illustrated portrait of American poet Robert Frost

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Is there a common theme in Frost's "Stopping by Woods on a Snowy Evening," "The Road Not Taken," and "The Pasture"?

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These three poems are not directly connected. "Stopping by Woods on a Snowy Evening" and "The Road Not Taken" are single poems, while "The Pasture" is part of a larger work and is more meaningful in context. However, there could be a common theme of loss, or the feeling of having missed something/someone in life.

"Stopping by Woods..." has a clear sense of desire for something the narrator is missing. The famous lines:

The woods are lovely, dark and deep,
But I have promises to keep

--show that the narrator wants something more than the "promises" he must keep in his daily life. He wants the simplicity of the woods and the dark night, not the constant hassle of travel and work.

"The Road Not Taken" is the most classic example of this theme. The narrator here has taken a specific path in life, and contemplates what, in his future, he might think about his choice:

I shall be telling this with a sigh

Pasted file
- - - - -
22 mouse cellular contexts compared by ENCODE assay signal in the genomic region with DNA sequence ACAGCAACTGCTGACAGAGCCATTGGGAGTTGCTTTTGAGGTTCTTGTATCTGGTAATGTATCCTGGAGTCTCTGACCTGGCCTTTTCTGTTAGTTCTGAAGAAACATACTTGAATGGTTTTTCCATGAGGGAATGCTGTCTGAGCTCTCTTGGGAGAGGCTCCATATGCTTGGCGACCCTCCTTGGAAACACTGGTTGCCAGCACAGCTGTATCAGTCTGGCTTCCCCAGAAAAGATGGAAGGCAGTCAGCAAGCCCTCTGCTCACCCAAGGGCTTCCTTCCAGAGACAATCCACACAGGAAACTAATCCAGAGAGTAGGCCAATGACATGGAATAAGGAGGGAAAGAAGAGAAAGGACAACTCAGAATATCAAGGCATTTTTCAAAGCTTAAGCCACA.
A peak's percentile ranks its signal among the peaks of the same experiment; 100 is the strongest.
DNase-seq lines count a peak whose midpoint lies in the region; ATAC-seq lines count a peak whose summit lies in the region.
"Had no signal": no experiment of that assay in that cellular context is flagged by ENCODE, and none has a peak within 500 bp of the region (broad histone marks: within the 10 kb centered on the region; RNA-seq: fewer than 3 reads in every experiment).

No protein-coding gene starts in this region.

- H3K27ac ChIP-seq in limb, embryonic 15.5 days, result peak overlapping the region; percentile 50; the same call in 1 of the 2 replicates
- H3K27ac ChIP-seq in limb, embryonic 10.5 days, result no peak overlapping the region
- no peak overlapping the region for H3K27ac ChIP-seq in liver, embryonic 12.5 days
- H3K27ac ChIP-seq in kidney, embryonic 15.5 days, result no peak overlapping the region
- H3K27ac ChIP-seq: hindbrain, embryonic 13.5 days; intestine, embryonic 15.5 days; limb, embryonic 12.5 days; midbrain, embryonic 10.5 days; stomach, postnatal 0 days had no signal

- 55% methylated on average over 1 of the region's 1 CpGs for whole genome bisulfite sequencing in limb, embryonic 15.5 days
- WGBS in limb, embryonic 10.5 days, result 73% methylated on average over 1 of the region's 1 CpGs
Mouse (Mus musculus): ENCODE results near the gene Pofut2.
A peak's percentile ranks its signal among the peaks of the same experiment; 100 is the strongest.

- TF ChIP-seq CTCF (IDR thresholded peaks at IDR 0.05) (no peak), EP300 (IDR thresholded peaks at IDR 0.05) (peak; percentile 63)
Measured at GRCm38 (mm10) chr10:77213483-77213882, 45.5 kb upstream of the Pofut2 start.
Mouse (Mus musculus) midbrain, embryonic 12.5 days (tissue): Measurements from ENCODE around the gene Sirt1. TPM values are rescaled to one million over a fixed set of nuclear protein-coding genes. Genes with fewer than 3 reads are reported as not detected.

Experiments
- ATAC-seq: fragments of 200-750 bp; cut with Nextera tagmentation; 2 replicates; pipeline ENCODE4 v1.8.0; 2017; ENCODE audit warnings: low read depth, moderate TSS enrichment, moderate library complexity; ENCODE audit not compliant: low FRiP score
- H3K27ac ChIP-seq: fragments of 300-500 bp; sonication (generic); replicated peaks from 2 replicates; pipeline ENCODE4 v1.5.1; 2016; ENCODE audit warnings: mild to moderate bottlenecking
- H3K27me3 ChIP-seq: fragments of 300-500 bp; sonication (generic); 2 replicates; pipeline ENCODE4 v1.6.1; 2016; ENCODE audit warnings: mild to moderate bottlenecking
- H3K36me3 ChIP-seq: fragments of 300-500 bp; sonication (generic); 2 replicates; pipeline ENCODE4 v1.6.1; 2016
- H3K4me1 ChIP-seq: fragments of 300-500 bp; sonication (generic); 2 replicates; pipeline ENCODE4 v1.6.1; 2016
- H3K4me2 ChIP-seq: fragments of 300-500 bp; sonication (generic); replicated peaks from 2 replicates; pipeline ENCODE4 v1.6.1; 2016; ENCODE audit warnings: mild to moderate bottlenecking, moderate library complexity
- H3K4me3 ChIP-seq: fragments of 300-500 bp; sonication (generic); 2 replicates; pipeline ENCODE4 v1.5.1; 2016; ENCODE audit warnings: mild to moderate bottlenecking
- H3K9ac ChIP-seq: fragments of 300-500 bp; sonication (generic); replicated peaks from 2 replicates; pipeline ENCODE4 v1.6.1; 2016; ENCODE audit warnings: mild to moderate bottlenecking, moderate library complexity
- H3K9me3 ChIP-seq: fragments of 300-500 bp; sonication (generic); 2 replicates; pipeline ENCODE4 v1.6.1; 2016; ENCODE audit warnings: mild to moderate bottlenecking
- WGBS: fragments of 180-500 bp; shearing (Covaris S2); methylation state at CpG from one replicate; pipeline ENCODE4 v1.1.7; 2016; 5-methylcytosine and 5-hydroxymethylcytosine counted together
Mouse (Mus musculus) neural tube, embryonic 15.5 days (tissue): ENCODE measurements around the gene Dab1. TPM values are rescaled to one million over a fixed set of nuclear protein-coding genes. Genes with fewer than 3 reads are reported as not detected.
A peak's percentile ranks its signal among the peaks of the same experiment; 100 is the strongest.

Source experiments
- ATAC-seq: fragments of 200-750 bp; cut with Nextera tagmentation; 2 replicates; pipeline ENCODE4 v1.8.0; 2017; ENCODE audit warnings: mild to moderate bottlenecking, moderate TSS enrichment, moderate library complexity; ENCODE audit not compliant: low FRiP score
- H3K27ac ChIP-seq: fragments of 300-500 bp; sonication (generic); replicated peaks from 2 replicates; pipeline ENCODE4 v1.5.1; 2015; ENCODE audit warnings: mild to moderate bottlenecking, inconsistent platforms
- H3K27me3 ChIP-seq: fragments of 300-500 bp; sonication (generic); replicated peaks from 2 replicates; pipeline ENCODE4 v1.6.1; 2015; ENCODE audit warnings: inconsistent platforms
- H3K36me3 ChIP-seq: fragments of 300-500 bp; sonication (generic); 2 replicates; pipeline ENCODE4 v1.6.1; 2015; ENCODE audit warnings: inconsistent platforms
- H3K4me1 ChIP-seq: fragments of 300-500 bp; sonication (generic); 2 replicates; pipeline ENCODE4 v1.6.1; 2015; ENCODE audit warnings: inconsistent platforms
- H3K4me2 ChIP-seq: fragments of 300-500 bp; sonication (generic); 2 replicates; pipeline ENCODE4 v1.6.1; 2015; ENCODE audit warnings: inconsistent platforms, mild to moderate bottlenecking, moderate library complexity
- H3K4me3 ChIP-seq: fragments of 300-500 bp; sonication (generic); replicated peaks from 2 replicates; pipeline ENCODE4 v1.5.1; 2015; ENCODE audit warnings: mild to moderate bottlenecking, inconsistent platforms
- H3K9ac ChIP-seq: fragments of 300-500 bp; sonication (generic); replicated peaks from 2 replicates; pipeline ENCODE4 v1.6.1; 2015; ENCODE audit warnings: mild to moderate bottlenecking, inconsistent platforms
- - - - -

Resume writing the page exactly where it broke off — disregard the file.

Somewhere ages and ages hence

However, he is committed to his path, and understand that his choice has affected his life for better or worse. However, in the future, he might wish he had a second chance to take the other path.

"The Pasture" is a simple poem of eight lines, describing how the narrator is going to perform some farmyard tasks. At the end of both stanzas, he repeats:

I sha’n’t be gone long. -- You come too.

It is possible that he has already lost someone in his life, and doesn't want to be separated from this other person, not even for the time it takes to rake leaves.

Each poem contains themes of desire and wanting; the narrators are missing something and are either searching for it or lamenting its  absence.

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